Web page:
I-5 bridge crews renew battle against starlings

Noisy air cannon installed to scare them away

By Eric Florip, Columbian Transportation & Environment Reporter



They’ve tried chemicals. They’ve tried sharp-edged moldings. Noisemakers. Banging the structure.

On Thursday, Oregon Department of Transportation crews reloaded their latest weapon of choice in the ongoing war against starlings on the Interstate Bridge: Propane-powered air cannons.

ODOT bridge supervisor Marc Gross, along with bridge coordinator Ryan Cox, made the trek to the top of the twin span’s north towers to brace a single cannon on the narrow catwalk between them, 239 feet above the Columbia River. It will start firing next week and continue periodically through early March, Gross said. The cannons are used as a non-lethal way to scare off the birds that come by the thousands each fall and winter to roost on the bridge. In past years, as many as 30,000 starlings showed up at times, said ODOT spokeswoman Kimberly Dinwiddie.

“It was an unsightly mess,” Dinwiddie said. “There were bird droppings everywhere.”

The problem was more than cosmetic. The droppings also create a health and safety hazard for crews that work on the bridge, and can corrode the steel and cables that support it.

ODOT has been using the air cannons since 2003. But crews are careful not to deploy them with any kind of regularity — the number of cannons has varied from one to as many as seven last year, and firing days will be randomly scattered over the next month. The trick, Gross said, is to make sure the birds don’t get used to it in the same way they’ve become comfortable with traffic and jet noise.

“I have to keep it mixed up and threatening enough to them to disturb that happy place,” he said.

The cannon will reach a noise level of about 95 decibels when it fires, usually in the hours around sunset, according to ODOT. Traffic on the bridge clocks in at about 90 decibels, and a jet flying over measures about 100. In other words, the cannons are easily loud enough to hear from the ground nearby.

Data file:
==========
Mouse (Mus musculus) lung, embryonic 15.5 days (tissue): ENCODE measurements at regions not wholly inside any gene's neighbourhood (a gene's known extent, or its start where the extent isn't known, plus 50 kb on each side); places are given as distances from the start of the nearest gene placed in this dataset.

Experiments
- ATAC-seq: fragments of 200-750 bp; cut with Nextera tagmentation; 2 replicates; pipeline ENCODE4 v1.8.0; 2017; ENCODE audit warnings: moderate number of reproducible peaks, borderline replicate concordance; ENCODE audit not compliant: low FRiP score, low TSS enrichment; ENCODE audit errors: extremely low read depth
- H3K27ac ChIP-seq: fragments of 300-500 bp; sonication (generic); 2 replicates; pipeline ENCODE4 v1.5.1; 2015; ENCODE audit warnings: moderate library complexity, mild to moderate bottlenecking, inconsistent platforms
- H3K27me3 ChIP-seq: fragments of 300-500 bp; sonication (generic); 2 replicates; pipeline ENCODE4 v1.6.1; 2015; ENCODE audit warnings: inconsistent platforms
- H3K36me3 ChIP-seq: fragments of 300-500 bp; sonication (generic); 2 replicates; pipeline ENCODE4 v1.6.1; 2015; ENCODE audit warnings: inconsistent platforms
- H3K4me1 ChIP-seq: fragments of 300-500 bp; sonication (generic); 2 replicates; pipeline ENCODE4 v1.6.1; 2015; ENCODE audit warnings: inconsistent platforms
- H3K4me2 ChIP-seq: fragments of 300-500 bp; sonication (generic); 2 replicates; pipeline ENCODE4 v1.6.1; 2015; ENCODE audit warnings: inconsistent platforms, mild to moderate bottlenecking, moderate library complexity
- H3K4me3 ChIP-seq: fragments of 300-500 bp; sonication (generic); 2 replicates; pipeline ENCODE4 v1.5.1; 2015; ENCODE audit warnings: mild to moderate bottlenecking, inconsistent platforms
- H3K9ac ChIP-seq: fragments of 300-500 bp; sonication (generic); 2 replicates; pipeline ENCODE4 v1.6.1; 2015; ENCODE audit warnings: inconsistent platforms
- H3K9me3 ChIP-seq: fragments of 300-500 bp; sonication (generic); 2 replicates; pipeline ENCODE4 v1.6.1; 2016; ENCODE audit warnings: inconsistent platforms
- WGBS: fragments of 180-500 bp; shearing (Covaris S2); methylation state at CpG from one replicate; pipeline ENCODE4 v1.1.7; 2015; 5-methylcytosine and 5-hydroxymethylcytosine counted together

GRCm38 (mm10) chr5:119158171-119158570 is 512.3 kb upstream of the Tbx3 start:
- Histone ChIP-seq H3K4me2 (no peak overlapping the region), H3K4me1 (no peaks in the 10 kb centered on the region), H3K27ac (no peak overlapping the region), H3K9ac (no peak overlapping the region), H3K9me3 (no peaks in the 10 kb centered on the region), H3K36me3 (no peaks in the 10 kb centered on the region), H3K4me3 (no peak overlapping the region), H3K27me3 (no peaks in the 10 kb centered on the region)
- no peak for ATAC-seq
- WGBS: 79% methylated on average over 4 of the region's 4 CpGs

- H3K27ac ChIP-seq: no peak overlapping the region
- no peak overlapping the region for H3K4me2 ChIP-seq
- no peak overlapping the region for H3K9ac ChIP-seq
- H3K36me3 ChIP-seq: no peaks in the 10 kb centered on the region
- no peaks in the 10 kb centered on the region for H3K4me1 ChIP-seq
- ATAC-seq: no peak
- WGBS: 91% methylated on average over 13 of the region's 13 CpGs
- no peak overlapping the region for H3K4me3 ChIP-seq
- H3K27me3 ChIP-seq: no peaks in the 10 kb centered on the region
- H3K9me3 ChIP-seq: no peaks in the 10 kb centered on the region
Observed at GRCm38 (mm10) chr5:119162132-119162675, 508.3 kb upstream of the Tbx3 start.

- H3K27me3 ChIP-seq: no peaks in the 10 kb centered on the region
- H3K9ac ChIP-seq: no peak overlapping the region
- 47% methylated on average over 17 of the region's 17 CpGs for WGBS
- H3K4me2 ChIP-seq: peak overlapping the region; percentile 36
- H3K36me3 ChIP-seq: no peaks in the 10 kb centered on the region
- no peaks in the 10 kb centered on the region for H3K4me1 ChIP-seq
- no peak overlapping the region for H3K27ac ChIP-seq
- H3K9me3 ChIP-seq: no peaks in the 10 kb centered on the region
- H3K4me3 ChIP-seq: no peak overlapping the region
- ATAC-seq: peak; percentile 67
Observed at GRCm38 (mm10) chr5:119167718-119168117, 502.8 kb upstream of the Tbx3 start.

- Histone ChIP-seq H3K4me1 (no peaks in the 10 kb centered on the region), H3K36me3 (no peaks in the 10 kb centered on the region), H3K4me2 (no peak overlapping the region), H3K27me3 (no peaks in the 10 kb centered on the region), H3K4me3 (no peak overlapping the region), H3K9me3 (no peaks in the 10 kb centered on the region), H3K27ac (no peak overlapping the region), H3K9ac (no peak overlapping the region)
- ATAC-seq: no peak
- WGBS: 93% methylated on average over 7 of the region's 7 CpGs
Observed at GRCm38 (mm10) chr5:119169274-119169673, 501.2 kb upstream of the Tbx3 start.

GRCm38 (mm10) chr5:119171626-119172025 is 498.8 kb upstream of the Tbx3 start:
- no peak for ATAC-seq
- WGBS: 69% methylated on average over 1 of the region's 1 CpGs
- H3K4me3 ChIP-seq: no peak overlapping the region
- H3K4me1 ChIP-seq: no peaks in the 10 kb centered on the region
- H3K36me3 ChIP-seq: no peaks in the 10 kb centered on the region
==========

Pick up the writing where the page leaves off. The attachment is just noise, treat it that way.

Thursday’s installation started with a well-timed bridge lift just after 9:30 a.m., also clearing the way for a barge to make its way under the bridge while Interstate 5 traffic stopped. Gross and Cox stood on the freeway span as it rose, smoothly moving toward huge counterweights — roughly the width of each span — that lowered simultaneously.

Workers in the bridge house below leveled out the span and counterweights once the barge was clear. Gross and Cox then stepped onto one of the counterweights themselves, waited inside its guard rails, and rode it the rest of the way to the top as the bridge lowered back down. Freeway traffic picked up again by the time they climbed to the catwalk on top of the bridge, just a short flight of stairs from the weights’ top resting place.

The air cannon wasn’t the only item on the to-do list for this trip. Cox also replaced a bulb in one of the towers’ flashing red lights. On the way back down, he and Gross took a zigzagging stairway down the length of the bridge tower.

In the battle against starlings, air cannons have shown good results so far, according to ODOT. Their numbers have dropped significantly, but the persistent birds are far from gone. As many as 5,000 of them still gather on the span at times, Dinwiddie said.

They’ll become a little less comfortable starting Monday. That’s when the cannon starts firing.

“We want to keep them guessing,” Dinwiddie said.

Eric Florip: 360-735-4541; http://twitter.com/col_enviro; eric.florip@columbian.com